Dodge Durango and Cruiser RV Shadow Cruiser

Dodge Durango

RVing can hold a completely different meaning to each individual. To some, it’s a way to get away from it all, to enjoy the solitude and peace that natural surroundings can bring. To others, it’s a means to an end, an affordable place to eat and sleep on the way to a preferred destination. To me, it’s the best way to bring the whole family together — with a little bit of overlap from all of the above. Combining the Dodge Durango Citadel with Cruiser RV’s Shadow Cruiser S-280QBS not only allows RVers to bring their immediate family, but some cousins and friends as well.


That’s because the Durango seats seven, and the Shadow Cruiser can easily sleep eight. And, if some of the tykes share their sleeping space, you’re in double-digit sleeper territory. Hey, the more the merrier, right?


Intrigued by Cruiser RV’s claim that Shadow Cruisers are towable by smaller-sized SUVs, we paired the 32-foot-plus trailer with the midsize Durango.


Welcome Back!
After a two-year hiatus, the Durango returns with an all-new unibody design similar to the new Jeep Grand Cherokee (tested in the May issue). The Durango is available with a standard 3.6-liter V-6 or the optional 5.7-liter V-8 ($1,495) we tested, in either AWD or RWD (ours was the RWD). Upgrading to the 5.7-liter HEMI also adds a 220-amp alternator, a 3.45:1 axle ratio and heavy-duty engine cooling, among other features. Naturally, the Durango was also outfitted with the optional Trailer Tow Group IV Package ($695), which includes a hitch receiver, seven- and four-pin wiring harness, rear load-leveling suspension and a full-size steel spare wheel and tire.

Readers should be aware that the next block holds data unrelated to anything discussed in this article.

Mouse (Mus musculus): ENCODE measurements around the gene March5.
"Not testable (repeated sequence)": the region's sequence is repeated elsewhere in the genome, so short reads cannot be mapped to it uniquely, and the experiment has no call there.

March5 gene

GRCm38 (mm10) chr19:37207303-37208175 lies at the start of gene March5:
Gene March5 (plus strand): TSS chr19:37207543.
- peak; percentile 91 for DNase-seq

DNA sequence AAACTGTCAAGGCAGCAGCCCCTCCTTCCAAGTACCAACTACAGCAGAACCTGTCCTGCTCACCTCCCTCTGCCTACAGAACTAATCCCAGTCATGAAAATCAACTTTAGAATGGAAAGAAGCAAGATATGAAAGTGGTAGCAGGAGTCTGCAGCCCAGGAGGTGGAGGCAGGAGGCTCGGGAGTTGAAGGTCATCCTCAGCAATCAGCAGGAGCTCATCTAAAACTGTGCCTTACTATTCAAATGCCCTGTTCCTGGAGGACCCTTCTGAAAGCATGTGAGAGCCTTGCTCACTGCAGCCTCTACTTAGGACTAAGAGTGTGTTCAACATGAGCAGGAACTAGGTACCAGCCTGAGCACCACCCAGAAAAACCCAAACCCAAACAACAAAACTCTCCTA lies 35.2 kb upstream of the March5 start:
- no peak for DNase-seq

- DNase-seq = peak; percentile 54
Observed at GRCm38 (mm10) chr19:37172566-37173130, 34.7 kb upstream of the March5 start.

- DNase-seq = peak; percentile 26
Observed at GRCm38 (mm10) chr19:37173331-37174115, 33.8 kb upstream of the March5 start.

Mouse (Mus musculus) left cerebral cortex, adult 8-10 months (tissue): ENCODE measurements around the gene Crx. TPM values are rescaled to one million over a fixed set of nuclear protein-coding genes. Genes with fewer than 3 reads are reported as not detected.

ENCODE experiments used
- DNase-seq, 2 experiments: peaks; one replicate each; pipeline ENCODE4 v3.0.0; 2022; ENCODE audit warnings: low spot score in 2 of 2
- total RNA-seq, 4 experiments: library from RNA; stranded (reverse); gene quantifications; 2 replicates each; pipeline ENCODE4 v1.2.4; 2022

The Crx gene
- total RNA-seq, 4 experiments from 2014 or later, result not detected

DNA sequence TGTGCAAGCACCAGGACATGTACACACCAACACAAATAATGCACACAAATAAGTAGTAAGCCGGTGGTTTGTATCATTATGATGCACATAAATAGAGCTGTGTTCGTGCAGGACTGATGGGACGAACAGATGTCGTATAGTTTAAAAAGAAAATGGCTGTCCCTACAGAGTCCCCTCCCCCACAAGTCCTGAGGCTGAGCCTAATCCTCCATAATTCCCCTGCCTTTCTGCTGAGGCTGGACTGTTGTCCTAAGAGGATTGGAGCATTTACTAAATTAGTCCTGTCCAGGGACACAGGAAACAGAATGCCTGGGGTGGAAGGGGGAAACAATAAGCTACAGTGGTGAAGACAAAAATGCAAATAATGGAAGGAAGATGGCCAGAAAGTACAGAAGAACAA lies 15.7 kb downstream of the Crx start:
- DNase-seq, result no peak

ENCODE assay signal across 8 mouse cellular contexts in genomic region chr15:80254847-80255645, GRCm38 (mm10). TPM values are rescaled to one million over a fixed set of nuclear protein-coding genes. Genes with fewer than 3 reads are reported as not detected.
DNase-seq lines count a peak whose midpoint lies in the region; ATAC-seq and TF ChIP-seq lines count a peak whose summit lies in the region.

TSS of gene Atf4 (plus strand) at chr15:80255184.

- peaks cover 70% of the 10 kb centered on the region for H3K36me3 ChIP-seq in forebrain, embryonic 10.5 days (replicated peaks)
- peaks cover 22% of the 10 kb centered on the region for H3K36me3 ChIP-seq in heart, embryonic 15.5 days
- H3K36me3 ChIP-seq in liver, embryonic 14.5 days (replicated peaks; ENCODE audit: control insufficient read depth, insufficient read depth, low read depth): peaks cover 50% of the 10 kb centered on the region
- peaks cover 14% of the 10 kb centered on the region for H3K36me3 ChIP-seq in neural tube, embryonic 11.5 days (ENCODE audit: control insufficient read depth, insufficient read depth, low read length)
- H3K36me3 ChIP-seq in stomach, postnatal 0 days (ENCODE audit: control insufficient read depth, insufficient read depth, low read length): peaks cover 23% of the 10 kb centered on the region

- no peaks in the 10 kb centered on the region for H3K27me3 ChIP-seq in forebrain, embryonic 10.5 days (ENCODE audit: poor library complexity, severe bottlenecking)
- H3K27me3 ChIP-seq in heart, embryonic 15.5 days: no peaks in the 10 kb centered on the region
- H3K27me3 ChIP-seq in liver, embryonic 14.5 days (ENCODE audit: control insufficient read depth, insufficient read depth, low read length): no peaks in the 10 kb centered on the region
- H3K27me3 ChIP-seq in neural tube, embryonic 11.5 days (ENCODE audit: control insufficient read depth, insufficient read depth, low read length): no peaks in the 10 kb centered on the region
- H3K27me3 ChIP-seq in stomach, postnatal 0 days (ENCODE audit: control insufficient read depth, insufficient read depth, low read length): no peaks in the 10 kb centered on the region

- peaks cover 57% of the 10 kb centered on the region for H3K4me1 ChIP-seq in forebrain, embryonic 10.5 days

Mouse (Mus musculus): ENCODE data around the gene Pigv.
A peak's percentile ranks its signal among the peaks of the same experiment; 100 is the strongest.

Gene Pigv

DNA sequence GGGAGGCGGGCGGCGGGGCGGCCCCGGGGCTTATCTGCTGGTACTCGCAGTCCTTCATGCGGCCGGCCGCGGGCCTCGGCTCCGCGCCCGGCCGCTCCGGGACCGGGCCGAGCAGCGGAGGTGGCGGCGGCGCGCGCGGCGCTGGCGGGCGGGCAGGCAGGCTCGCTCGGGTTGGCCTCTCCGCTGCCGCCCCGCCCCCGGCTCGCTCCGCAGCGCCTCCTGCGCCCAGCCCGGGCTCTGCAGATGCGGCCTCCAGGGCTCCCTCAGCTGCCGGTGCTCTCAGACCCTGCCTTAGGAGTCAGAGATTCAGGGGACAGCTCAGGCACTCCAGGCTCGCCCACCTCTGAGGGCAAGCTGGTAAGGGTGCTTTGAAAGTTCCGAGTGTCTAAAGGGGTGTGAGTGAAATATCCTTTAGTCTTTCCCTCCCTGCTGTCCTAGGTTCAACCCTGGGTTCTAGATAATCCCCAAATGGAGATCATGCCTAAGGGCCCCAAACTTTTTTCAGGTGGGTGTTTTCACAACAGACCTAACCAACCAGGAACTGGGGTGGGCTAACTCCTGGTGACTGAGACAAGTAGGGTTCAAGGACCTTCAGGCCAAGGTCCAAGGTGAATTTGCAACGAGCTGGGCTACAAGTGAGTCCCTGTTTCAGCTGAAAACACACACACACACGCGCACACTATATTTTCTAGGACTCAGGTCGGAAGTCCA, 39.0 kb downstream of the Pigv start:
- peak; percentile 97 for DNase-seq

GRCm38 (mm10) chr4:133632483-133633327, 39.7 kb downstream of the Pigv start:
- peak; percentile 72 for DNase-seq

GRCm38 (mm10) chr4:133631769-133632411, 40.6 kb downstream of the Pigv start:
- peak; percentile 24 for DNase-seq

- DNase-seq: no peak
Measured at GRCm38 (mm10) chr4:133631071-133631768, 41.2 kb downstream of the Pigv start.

Normally, pairing a small-wheelbase truck or SUV with a (relatively) long trailer could lead to plenty of white-knuckle moments. True, the Durango is rated to tow even more trailer than the Shadow Cruiser, but anybody who has ever experienced the tail-wagging-the-dog feeling of such a combo knows that just because the vehicle can tow a particular trailer doesn’t necessarily mean it should. Overall, the ride was fine. The trailer wandered behind the Dodge on a few occasions, but they were few and far between, and to be expected. The Durango’s integrated trailer-sway damping does a nice job of straightening things out by applying the vehicle brakes when it senses sway; however, drivers should be extra cautious when towing a long trailer with a short-wheelbase tow vehicle. We recommend some type of anti-sway device in addition to a properly adjusted weight-distributing hitch.


Our time behind the wheel was primarily spent admiring the quiet muscle of the Durango’s HEMI. Shifting was seamless and worry-free thanks to the tow/haul mode. The Durango never lacked the muscle needed to tow the Shadow Cruiser; lane changes, grade ascension and acceleration were all hassle-free. The Durango’s 23.6 mpg solo represents one of the rare instances where our test mpg exceeds that of the manufacturer’s (which is 20 mpg).


The Citadel trim level features scads of electronic conveniences — including a backup camera, upgraded audio/video system with GPS and adaptive cruise control, a nifty feature that once engaged, utilizes a radar in the front fascia to detect the vehicle ahead of you and adjusts acceleration and/or applies the brakes accordingly. The Durango’s Blind Spot Monitoring and Rear Cross Path Detection systems are great for some I’m sure, but in my experience they amounted to little more than an annoying chevron lighting up on the side mirrors every few seconds and were ultimately ignored. Many buyers may find the trick systems more useful than I.


It’s easy to appreciate the upscale feeling of the Citadel’s interior. The luxury Nappa-leather trimmed bucket seats were plush and comfortable — and that’s for each one of the seven seats. The second row offers seating for three (and a 60/40 fold/tumble seat), while the back row has two 50/50 fold-down seats, which is a handy spot for storage.


Creature comforts abound for the pilot and copilot, including vented seats (also featured in the second row), leather-wrapped everything, electronic vehicle information center with GPS, Bluetooth voice command and plenty of other electronic bells and whistles sure to make your life easier.